The 2014 Subaru Outback won't win many stoplight drag races in its four-cylinder form, but that's not how most owners define "performance" for the capable, durable crossover utility vehicle. Instead, they prize its ability to cope with a wide variety of road surfaces--from paved highways to rutted, muddy mountain tracks strewn with stones--and its reputation for longevity. The Outback's acceleration is competitive, and its roadholding and handling are surprisingly good for this large a car, but that's not really what owners look for.
The 2.5-liter flat-four base engine was new last year, and it's an all-new design for Subaru--which only launches a new engine every 20 years or so. It's rated at 173 horsepower and 170 lb-ft of torque, marginally better than its similarly-sized predecessor. But the torque comes over a much wider range of engine speeds, and the new engine has been designed for a notable boost in fuel efficiency. Most buyers will opt for Subaru's Lineartronic continuously variable transmission (CVT), but a six-speed manual gearbox is also available on low-end models--a rarity for any mid-size wagon or utility vehicle.
Responsive under hard acceleration and unobtrusive during normal operation, the Subaru CVT is one of the best offered on any car today. It boosts gas-mileage ratings substantially over earlier Outback powertrains, but its biggest benefit is that it's simply not as annoying as CVTs from some other makers. It comes standard with paddle shifters that let the driver "shift" up and down through six simulated fixed "gear" ratios, just like a multi-speed automatic. Otherwise, even on full-throttle takeoffs, while it will rev the engine to its most powerful speed--around 5500 rpm--it manages to apply enough power while doing so that drivers don't get the "all-noise-no-acceleration" sensation of lesser CVTs. Subaru has kept the engine noise from being obtrusive and loud, and we'd point other makers to Subaru for lessons on how to make CVTs palatable. Level highway cruising is accomplished with engine speeds as low as 2000 rpm.
The result is EPA ratings for the four-cylinder/CVT combination of 26 mpg combined (24 mpg city, 30 mpg highway). If you opt for the rarer six-speed manual gearbox, the combined rating falls to 24 mpg (21 mpg city, 28 mpg highway).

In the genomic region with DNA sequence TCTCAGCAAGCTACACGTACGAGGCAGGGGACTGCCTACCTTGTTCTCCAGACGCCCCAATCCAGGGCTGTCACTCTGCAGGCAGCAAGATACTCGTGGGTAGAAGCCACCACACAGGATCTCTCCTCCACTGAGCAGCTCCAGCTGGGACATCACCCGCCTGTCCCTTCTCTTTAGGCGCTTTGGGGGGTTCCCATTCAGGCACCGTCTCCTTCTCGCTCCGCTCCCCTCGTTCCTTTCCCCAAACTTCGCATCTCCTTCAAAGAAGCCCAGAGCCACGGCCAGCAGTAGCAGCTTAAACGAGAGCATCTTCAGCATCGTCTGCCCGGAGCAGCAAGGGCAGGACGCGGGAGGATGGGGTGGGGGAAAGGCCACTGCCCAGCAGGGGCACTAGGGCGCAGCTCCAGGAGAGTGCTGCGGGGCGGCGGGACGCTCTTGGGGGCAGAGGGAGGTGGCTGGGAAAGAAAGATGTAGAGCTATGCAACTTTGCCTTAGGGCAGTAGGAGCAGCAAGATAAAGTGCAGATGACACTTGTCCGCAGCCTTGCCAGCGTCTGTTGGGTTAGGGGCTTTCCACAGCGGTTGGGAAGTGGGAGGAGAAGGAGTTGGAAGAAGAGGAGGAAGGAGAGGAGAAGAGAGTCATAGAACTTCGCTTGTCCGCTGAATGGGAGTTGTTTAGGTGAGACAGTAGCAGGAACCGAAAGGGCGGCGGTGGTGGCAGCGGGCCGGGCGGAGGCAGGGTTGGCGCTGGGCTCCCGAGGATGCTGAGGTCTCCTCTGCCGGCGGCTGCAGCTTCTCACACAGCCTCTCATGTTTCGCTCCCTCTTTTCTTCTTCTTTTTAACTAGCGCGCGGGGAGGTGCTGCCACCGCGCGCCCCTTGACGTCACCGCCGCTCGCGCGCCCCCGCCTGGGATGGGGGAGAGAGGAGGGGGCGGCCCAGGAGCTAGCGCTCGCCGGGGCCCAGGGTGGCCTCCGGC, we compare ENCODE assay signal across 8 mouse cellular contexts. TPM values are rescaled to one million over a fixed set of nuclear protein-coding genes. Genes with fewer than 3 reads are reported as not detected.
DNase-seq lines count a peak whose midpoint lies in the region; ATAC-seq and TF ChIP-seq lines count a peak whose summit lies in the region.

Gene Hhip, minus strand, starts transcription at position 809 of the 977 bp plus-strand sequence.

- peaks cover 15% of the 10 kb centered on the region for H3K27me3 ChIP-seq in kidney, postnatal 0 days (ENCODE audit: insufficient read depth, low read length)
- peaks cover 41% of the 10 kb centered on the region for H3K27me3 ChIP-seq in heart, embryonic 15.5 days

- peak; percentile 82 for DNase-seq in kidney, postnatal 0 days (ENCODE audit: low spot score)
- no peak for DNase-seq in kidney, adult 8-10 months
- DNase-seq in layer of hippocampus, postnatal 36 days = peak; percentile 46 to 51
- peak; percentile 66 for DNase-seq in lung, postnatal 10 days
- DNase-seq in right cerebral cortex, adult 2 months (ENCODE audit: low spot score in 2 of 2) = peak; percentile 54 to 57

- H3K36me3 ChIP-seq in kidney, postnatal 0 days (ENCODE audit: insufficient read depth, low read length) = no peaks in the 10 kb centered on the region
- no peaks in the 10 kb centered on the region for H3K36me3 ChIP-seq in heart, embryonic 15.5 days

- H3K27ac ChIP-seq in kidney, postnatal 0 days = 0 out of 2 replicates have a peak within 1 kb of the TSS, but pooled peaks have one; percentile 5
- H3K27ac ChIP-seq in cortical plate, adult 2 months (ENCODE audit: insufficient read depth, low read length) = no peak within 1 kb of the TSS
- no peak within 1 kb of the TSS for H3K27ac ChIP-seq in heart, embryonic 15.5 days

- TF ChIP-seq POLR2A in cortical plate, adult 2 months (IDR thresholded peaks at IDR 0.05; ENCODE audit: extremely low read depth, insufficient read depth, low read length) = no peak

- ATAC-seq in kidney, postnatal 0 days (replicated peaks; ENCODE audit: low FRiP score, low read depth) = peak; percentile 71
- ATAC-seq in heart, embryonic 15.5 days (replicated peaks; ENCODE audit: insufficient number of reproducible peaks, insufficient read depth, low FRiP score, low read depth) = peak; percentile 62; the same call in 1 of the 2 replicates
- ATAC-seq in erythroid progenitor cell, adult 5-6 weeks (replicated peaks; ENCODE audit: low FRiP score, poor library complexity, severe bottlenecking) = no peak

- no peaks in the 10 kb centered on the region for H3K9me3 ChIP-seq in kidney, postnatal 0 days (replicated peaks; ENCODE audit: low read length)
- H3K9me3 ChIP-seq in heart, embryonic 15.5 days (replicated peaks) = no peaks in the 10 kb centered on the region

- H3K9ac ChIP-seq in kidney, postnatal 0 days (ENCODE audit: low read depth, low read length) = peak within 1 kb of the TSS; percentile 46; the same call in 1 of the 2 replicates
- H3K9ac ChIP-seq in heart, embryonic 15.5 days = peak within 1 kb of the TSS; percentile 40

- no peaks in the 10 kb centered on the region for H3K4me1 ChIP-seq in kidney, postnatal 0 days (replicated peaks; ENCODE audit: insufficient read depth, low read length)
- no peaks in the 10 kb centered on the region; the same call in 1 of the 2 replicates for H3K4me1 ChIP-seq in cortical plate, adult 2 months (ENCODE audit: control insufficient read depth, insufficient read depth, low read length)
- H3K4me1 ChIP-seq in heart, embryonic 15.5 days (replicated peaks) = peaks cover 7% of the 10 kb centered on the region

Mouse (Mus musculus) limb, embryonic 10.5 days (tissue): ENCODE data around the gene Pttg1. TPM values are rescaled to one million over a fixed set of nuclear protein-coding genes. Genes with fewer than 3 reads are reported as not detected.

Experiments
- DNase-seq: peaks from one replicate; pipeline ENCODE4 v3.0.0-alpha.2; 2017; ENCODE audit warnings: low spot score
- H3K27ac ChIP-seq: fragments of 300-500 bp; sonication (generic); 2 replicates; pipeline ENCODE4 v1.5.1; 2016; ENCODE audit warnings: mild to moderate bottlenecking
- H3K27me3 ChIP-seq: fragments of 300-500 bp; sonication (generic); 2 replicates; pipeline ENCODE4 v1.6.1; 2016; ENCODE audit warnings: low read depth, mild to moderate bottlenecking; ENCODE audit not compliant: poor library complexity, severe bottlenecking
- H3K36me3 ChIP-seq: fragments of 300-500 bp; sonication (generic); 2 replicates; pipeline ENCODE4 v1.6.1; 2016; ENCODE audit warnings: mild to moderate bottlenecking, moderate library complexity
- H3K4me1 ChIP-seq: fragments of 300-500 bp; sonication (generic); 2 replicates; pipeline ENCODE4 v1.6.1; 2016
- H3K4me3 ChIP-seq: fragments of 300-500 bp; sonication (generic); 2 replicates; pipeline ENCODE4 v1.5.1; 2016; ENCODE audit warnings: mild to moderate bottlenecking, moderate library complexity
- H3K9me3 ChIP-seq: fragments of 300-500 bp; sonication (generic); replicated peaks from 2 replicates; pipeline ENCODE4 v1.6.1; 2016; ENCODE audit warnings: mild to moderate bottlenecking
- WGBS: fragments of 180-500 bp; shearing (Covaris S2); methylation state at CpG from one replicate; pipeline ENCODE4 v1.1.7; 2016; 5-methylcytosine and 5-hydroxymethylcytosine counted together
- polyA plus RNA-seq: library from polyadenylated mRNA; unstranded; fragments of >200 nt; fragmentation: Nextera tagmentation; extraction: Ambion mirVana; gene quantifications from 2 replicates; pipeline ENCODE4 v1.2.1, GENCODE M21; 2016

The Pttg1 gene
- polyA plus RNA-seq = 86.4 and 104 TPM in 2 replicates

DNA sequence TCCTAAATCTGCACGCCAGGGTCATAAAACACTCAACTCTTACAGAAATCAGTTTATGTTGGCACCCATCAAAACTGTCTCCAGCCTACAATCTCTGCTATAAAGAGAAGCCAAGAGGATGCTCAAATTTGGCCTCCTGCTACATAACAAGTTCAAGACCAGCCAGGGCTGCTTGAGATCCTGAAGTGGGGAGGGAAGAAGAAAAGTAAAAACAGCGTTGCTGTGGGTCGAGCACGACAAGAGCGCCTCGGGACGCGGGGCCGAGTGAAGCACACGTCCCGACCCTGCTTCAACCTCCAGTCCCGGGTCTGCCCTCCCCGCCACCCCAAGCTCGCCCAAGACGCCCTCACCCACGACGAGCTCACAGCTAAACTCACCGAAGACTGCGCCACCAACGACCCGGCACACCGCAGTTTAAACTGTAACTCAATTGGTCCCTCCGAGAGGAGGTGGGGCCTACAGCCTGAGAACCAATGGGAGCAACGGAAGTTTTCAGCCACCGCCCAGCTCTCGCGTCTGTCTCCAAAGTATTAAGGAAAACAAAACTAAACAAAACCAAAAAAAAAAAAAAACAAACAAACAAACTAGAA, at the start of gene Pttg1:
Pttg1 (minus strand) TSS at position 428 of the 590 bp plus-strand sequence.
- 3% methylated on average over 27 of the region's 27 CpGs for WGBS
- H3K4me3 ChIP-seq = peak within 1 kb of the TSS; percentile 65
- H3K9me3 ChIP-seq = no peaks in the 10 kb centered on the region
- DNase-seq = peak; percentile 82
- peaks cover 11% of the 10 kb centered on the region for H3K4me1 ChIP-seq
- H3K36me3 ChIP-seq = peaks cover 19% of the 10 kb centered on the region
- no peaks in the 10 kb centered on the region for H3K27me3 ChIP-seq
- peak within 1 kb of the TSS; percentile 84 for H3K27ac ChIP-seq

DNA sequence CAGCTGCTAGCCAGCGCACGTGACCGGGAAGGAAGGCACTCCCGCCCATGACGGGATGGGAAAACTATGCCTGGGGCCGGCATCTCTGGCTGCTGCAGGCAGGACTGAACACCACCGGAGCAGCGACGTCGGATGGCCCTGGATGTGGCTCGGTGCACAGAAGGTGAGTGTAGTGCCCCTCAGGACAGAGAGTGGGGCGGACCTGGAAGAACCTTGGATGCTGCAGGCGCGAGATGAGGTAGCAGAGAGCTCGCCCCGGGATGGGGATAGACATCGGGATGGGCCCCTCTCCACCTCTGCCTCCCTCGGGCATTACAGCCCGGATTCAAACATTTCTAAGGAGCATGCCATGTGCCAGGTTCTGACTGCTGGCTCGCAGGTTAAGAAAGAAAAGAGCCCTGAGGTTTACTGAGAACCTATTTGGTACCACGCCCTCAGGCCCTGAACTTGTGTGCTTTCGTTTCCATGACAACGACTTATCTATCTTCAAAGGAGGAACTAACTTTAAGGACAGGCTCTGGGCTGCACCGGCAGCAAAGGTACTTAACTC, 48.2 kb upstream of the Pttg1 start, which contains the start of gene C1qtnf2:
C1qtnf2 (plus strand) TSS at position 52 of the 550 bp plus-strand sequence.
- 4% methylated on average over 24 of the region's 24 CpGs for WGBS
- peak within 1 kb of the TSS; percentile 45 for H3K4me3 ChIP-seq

The only other powertrain option for the 2014 Outback is the long-unchanged 3.6R model, with a 256-hp flat-six engine displacing 3.6 liters. It's offered only with a five-speed automatic transmission, and it's quiet, smooth, and powerful. If you really do care about stoplight drag races, this is the engine to pick--but you'll pay the price in low fuel efficiency. The EPA rates this combination at just 20 mpg combined (18 mpg city, 25 mpg highway), which is lower than most competing mid-size utilities with optional or standard six-cylinder engines.
Despite its high ground clearance and tall stature, the Outback has always handled more like a car than a crossover, due to the low center of gravity provided by its boxer engines and its light weight. On-road behavior was improved last year by a retuned suspension and some structural stiffening added to the body, which managed to reduce body roll at the same time it made the ride smoother and the cornering slightly more agile. One of the few competing vehicles that matches the Outback for nimble handling is the new 2013 Ford Escape--a compact crossover that's admittedly one car class smaller than the mid-size Outback. The feel of the Outback's steering is only average, but the roadholding compensates for that--and Subaru has fitted sturdy all-weather tires to handle a wide range of road surfaces and climates, so they're not optimized for maximum grip.
With 8.7 inches of ground clearance--more even than competitors like the macho Jeep Grand Cherokee--the Subaru is almost unparalleled in off-road agility. It won't necessarily cross the Rubicon Trail like a trail-rated Jeep Wrangler, but it's far more capable than many all-wheel-drive crossovers targeted at suburban families whose idea of off-roading doesn't stretch much beyond gravel roads or muddy lacrosse fields. The Outback is both practical and deft on a huge variety of terrain, from deep snow to rutted, muddy mountain trails. The combination of ground clearance, long suspension travel, a stiff body structure, and electronically controlled all-wheel drive will power the car steadily up slippery hills and through muddy forests that may leave other, more glamorous crossovers stuck at the side of the road. While it'll never match a V-8 pickup on acceleration, under some circumstances, the Outback will even keep pace with all-wheel-drive pickup trucks.